By Jane Nishida, Acting Assistant Administrator, Office of International and Tribal Affairs, U.S. Environmental Protection Agency
These remarks were delivered at the Champions 12.3 side event held on May 25, 2016, at the second session of the United Nations Environment Assembly in Nairobi, Kenya. You can view her full PowerPoint presentation here.
Good afternoon, everyone. I’d like to first thank the event organizers for the invitation to address this group and the opportunity to share experiences from the United States on reducing food loss and waste. I know many of you have excellent work underway in this area, and I look forward to learning from you all today.
On behalf of Gina McCarthy, Administrator of the U.S. Environmental Protection Agency, and a founding Champion of 12.3, it is my pleasure to participate in this event and dialogue. Much of the work I will share with you includes the effort of one of our key partners, the U.S. Department of Agriculture, which is also represented in Champions 12.3.
EPA’s mission is to protect human health and the environment. We strive to ensure that there is safe water – safe air – clean land – healthy homes, schools, and workplaces for our families and children.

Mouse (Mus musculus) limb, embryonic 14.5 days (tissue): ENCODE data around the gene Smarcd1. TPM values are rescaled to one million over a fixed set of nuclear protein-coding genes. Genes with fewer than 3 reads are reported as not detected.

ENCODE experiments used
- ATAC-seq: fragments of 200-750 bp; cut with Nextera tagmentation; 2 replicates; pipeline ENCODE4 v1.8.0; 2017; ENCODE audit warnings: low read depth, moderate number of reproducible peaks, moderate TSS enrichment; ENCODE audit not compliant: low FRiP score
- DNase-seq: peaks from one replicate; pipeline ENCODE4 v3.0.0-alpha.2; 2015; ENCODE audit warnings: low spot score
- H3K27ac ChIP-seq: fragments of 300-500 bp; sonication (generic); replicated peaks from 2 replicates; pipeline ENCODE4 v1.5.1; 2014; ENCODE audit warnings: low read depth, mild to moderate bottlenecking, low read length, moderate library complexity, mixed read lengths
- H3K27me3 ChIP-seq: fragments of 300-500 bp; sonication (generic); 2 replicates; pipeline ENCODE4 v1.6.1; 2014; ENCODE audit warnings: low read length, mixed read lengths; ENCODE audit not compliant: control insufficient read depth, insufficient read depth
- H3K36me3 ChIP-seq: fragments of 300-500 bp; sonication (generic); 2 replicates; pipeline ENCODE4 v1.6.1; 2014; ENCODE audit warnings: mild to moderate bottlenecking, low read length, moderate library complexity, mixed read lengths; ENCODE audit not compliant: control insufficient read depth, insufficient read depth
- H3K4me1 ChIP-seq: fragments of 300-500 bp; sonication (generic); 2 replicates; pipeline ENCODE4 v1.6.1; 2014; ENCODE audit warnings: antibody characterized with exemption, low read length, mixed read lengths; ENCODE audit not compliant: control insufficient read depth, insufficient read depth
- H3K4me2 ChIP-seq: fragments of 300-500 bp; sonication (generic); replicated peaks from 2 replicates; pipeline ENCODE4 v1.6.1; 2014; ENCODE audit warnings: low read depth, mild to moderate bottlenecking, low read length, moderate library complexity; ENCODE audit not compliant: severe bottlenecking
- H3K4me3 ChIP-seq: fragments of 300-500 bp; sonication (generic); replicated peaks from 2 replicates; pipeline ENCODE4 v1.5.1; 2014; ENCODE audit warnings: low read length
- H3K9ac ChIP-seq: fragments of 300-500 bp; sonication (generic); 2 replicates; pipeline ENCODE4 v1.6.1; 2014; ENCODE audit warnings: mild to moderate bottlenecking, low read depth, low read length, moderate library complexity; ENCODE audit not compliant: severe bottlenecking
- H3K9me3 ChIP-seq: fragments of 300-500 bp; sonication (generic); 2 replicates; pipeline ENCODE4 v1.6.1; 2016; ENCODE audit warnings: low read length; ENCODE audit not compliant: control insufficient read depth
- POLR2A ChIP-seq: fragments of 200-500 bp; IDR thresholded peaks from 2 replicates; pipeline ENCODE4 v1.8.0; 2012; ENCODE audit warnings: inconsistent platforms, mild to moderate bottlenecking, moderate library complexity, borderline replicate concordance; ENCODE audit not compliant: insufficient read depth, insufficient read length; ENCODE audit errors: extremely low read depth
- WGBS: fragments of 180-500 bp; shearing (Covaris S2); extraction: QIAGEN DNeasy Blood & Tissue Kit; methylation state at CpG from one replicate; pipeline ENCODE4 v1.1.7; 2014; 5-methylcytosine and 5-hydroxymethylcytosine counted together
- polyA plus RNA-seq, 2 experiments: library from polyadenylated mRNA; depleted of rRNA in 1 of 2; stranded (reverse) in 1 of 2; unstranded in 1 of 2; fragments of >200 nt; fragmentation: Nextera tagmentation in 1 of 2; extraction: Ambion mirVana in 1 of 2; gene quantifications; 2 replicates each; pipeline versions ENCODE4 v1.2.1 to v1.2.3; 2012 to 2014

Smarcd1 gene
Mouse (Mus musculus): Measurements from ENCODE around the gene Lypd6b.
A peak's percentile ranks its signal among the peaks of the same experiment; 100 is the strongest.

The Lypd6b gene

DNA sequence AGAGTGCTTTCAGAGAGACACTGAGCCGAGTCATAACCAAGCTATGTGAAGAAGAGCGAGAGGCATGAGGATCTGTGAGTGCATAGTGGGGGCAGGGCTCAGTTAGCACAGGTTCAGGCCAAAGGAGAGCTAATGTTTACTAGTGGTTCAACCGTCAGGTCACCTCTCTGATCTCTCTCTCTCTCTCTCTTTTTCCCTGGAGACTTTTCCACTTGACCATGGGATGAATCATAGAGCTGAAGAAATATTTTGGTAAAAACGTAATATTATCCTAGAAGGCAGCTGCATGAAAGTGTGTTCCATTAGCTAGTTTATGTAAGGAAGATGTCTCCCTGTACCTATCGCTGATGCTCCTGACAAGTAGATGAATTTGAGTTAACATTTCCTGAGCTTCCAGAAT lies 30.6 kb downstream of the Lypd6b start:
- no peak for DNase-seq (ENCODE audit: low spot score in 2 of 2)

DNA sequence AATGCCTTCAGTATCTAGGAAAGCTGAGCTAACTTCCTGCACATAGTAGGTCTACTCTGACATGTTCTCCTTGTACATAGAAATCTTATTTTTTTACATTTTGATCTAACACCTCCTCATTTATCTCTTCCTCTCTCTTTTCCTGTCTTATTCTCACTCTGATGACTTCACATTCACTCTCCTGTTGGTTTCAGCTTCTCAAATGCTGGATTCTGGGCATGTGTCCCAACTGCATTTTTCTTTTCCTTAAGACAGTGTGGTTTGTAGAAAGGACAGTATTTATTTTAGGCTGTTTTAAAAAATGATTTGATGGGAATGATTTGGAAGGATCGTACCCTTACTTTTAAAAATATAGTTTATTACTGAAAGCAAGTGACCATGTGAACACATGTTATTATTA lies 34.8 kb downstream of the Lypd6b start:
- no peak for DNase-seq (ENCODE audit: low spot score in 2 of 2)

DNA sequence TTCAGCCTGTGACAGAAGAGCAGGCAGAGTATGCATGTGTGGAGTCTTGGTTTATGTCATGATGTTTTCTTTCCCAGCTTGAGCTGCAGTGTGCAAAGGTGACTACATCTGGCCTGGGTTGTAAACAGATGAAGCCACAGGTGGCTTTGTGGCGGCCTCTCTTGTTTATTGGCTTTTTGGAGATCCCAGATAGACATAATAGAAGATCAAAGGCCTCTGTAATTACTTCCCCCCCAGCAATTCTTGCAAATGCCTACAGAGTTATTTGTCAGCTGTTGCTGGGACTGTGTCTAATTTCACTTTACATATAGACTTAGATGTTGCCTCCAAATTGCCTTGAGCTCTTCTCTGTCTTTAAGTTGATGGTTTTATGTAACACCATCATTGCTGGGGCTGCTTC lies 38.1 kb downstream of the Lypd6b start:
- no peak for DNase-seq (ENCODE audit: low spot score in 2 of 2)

Fundamental to EPA’s mission is safeguarding the natural systems and resources Americans depend upon every day.
Communicating with all of you and other environment leaders on the importance of reducing food loss and waste is indeed one of our top priorities for our participation in the UNEA.
While the U.S. government has been active in reducing food waste for more than 20 years, the timing of our actions is increasingly urgent. Over the past three decades, food has become the largest source of material sent for disposal in the United States, estimated at over 70 billion pounds each year. This results in environmental, social, and economic costs for all of us.
We estimate that, currently in the United States, more than 31 percent of edible food goes to waste.
As you see, food waste is the largest waste stream going to landfills in the US, accounting for 21 percent of the American waste stream and contributing to climate change as food waste in landfills decomposes and generates methane, a very powerful greenhouse gas.
We also consider the resources that went into producing this large amount of wasted food.
These are troubling numbers, and even more so when we consider the larger social implications of wasting wholesome, nutritious food. Today, in the United States, 48 million Americans, of which roughly 7.9 million are children, live in homes without reliable access to food.